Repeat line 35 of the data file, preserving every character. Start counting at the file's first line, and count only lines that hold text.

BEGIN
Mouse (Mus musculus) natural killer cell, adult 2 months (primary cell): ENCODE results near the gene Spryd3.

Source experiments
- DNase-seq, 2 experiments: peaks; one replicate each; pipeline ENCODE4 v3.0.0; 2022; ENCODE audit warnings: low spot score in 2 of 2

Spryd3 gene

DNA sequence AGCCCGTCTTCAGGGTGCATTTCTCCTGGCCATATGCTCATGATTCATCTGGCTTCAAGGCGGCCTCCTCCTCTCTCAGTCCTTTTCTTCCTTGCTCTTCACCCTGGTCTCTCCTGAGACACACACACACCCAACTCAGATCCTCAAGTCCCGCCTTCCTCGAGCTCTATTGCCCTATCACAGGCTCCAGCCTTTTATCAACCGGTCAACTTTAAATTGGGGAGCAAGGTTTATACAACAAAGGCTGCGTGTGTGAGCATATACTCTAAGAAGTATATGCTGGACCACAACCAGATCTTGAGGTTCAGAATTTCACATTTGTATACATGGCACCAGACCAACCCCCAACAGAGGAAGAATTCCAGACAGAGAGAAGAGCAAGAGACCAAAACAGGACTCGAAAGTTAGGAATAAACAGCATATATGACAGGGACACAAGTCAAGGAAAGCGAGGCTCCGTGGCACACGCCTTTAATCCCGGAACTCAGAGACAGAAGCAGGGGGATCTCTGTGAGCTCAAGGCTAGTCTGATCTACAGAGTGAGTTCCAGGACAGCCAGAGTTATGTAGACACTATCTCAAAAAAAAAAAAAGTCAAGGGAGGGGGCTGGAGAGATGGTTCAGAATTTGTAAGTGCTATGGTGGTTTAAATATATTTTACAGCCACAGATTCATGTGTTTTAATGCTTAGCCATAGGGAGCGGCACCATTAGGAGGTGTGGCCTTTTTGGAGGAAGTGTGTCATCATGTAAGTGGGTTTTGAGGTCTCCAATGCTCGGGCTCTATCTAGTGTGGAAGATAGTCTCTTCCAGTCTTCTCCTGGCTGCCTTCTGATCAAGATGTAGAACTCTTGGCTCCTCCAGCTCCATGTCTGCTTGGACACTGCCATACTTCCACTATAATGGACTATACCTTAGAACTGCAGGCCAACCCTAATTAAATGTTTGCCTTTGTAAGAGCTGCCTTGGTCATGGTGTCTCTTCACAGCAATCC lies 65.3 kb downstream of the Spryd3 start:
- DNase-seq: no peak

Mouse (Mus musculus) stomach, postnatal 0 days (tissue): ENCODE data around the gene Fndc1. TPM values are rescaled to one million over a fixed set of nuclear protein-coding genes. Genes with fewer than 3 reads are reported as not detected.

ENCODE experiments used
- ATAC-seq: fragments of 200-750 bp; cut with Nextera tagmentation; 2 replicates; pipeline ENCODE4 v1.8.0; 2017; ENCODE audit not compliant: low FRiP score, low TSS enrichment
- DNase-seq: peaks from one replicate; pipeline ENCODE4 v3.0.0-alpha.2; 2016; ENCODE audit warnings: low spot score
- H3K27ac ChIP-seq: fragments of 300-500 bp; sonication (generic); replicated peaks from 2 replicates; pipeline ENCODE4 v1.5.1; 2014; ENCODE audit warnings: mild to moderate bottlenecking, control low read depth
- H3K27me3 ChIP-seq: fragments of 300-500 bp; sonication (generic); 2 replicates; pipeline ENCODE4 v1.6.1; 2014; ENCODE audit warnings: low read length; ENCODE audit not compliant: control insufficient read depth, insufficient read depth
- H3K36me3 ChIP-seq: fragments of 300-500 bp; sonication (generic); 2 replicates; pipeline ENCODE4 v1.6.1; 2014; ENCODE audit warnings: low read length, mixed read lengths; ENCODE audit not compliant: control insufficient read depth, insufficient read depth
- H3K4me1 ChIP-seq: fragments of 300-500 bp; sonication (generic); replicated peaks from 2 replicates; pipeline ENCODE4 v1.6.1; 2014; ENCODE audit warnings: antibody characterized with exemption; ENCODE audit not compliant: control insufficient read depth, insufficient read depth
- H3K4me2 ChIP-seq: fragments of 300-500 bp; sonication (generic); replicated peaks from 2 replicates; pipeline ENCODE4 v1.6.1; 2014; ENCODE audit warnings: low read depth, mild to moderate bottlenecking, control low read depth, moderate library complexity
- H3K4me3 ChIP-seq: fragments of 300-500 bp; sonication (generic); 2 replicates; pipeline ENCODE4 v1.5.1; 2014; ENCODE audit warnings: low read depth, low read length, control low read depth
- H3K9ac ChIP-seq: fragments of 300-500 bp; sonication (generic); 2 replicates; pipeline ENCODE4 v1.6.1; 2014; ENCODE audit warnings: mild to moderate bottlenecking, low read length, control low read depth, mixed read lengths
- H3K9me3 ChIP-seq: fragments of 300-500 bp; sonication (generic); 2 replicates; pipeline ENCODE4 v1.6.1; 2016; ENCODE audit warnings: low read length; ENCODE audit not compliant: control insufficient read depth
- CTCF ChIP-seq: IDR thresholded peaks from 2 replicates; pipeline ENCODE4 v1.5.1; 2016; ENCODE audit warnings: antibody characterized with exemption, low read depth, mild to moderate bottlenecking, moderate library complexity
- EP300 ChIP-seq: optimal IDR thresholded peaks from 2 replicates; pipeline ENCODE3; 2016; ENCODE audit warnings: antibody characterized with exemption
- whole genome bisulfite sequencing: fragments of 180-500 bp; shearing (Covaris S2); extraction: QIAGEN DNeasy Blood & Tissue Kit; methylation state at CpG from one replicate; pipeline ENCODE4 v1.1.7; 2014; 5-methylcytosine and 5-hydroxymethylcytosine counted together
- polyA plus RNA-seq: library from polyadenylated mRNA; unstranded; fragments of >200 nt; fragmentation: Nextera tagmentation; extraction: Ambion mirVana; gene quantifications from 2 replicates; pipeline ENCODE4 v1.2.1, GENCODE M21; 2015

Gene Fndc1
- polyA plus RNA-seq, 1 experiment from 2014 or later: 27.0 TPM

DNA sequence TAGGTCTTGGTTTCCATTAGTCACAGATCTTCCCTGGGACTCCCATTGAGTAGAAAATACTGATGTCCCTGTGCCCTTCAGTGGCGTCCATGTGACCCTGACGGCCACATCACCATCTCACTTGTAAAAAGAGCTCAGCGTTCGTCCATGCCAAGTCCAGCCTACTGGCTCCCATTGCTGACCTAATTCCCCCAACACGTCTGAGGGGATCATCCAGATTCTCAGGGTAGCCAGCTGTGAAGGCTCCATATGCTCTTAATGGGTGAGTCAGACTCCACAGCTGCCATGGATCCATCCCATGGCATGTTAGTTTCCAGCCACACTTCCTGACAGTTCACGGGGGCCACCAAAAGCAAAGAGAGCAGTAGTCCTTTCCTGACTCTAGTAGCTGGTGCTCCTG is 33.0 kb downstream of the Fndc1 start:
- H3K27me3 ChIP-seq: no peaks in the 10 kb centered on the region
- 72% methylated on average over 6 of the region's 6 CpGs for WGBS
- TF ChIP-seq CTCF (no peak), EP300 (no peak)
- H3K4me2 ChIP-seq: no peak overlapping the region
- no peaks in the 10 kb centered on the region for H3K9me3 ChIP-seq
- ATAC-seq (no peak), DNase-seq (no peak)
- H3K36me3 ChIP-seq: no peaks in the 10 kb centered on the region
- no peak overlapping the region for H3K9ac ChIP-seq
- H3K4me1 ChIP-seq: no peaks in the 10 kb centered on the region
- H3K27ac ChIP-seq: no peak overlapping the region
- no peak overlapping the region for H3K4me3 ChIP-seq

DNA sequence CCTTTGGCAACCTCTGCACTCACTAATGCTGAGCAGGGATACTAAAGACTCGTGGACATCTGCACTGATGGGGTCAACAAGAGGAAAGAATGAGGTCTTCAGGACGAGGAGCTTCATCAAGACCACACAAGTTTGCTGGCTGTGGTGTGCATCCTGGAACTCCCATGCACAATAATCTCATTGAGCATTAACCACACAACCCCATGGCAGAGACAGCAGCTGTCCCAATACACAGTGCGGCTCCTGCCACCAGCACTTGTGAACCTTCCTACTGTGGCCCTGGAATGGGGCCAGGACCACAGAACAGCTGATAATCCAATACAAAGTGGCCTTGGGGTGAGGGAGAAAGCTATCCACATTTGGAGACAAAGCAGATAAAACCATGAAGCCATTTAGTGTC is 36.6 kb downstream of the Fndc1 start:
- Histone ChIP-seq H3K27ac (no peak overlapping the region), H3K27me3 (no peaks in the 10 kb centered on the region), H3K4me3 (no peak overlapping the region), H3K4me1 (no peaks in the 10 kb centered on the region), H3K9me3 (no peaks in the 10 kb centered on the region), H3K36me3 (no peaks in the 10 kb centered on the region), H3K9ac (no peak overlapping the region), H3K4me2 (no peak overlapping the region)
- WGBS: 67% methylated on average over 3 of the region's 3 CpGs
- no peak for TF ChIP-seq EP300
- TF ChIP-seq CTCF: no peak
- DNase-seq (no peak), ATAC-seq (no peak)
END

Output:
- H3K27ac ChIP-seq: no peak overlapping the region